"Crimes of the Century": Background information when reading American Lightning

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American Lightning

Terror, Mystery, the Birth of Hollywood, and the Crime of the Century

by Howard Blum

American Lightning by Howard Blum X
American Lightning by Howard Blum
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  • First Published:
    Sep 2008, 352 pages

    Paperback:
    Oct 2009, 352 pages

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Book Reviewed by:
Jamie Kuhns
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About this Book

"Crimes of the Century"

This article relates to American Lightning

Print Review

Tacking down a precise date for when the term "Crime of the Century" was first utilized is not easy, but most scholars would attach the name of Jack the Ripper to the creation of that notorious slogan. The killing spree in 1888 that resulted in the deaths of at least five accountable victims and possibly ten more was never solved, but the fear it provoked in England, and across the world for that matter, is legendary.

In the United States, the list of highly publicized crimes is no less spectacular. Arguably, at the top of list is the kidnapping of the Lindbergh baby in 1932. Yet, some 22 years earlier, Los Angeles newspaper headlines broadcast the shocking horror that Blum recaptures in American Lightning.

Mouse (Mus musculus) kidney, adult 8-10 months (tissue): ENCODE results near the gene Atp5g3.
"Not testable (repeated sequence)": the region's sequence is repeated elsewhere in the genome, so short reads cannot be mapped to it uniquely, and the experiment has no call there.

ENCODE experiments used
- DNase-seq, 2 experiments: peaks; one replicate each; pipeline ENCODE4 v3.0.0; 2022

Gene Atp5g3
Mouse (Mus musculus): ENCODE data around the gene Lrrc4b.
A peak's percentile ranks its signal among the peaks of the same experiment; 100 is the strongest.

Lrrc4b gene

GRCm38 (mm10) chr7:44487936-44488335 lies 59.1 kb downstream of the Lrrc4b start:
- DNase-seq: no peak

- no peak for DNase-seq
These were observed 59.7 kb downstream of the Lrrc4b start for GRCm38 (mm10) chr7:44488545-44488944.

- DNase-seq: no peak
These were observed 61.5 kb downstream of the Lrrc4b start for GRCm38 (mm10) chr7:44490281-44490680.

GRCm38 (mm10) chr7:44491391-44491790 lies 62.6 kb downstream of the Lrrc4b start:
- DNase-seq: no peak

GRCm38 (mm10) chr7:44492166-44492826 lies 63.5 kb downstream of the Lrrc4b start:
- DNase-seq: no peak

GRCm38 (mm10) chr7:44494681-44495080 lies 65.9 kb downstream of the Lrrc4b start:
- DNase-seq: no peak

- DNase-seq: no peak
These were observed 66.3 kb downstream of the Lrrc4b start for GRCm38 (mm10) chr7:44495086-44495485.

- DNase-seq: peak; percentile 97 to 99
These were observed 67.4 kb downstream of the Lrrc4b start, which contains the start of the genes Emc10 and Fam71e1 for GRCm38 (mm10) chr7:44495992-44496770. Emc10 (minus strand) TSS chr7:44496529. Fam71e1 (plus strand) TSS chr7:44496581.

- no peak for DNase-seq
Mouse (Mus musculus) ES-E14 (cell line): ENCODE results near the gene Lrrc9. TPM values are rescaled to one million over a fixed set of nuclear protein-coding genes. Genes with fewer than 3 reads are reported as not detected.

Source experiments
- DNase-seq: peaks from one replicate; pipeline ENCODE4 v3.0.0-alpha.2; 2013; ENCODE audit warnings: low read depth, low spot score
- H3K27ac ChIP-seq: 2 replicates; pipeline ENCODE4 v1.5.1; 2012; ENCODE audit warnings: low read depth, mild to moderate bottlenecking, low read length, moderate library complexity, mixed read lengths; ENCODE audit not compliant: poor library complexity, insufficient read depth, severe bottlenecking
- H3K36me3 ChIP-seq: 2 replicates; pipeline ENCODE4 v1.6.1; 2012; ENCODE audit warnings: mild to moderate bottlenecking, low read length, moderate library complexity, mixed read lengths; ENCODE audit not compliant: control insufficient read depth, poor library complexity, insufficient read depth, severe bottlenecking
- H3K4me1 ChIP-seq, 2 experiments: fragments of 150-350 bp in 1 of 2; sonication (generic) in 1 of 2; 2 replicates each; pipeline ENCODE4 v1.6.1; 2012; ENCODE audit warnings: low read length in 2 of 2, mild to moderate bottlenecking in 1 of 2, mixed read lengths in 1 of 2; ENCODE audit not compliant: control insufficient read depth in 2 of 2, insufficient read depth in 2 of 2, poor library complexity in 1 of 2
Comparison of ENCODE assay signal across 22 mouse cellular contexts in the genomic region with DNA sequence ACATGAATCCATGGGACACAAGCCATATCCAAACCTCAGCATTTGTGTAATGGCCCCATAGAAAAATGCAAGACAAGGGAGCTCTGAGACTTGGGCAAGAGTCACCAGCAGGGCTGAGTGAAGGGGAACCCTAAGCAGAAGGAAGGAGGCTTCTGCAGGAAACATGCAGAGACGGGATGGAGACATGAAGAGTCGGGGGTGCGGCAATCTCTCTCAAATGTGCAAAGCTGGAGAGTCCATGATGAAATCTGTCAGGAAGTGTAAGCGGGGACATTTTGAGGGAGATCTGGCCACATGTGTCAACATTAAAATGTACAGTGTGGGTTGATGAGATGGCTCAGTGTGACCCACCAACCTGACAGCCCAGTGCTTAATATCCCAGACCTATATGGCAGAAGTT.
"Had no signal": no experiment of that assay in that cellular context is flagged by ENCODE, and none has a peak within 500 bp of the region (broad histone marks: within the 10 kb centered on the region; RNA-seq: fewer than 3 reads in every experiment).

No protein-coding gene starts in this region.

The Los Angeles Times journalists who referred to the explosion at their newspaper's headquarters as "the crime of the century" might have been inspired by the 1889 publication of The Crime of the Century by Henry Hunt. This 576-page work chronicles the murder of Dr. Patrick Henry Cronin, an Irish-American who threatened to reveal the involvement of the Clan-na-Gael (United Brotherhood) in several explosions in England throughout the early 1880s in an attempt to secure Irish independence from British rule.

For those with an interest in reading about the lesser-known criminal minds of the Victorian era, two titles are worth searching out: Angus McLaren's A Prescription for Murder (1993), which documents the killings of Dr. Thomas Neil Cream, who is considered to be the first serial murderer in the English-speaking world; and Erik Larson's The Devil in the White City, a superb story of death and destruction during the innovative Chicago World's Fair of 1893. The former is geared towards academia and professional historians, while the latter will attract the same audience that will enjoy American Lightning – those who want a little history with their murder mystery.

Interesting Link: A 2007 Time magazine article listing the Top 25 "Crimes of the Century".

Filed under Cultural Curiosities

Article by Jamie Kuhns

This "beyond the book article" relates to American Lightning. It originally ran in October 2008 and has been updated for the October 2009 paperback edition. Go to magazine.

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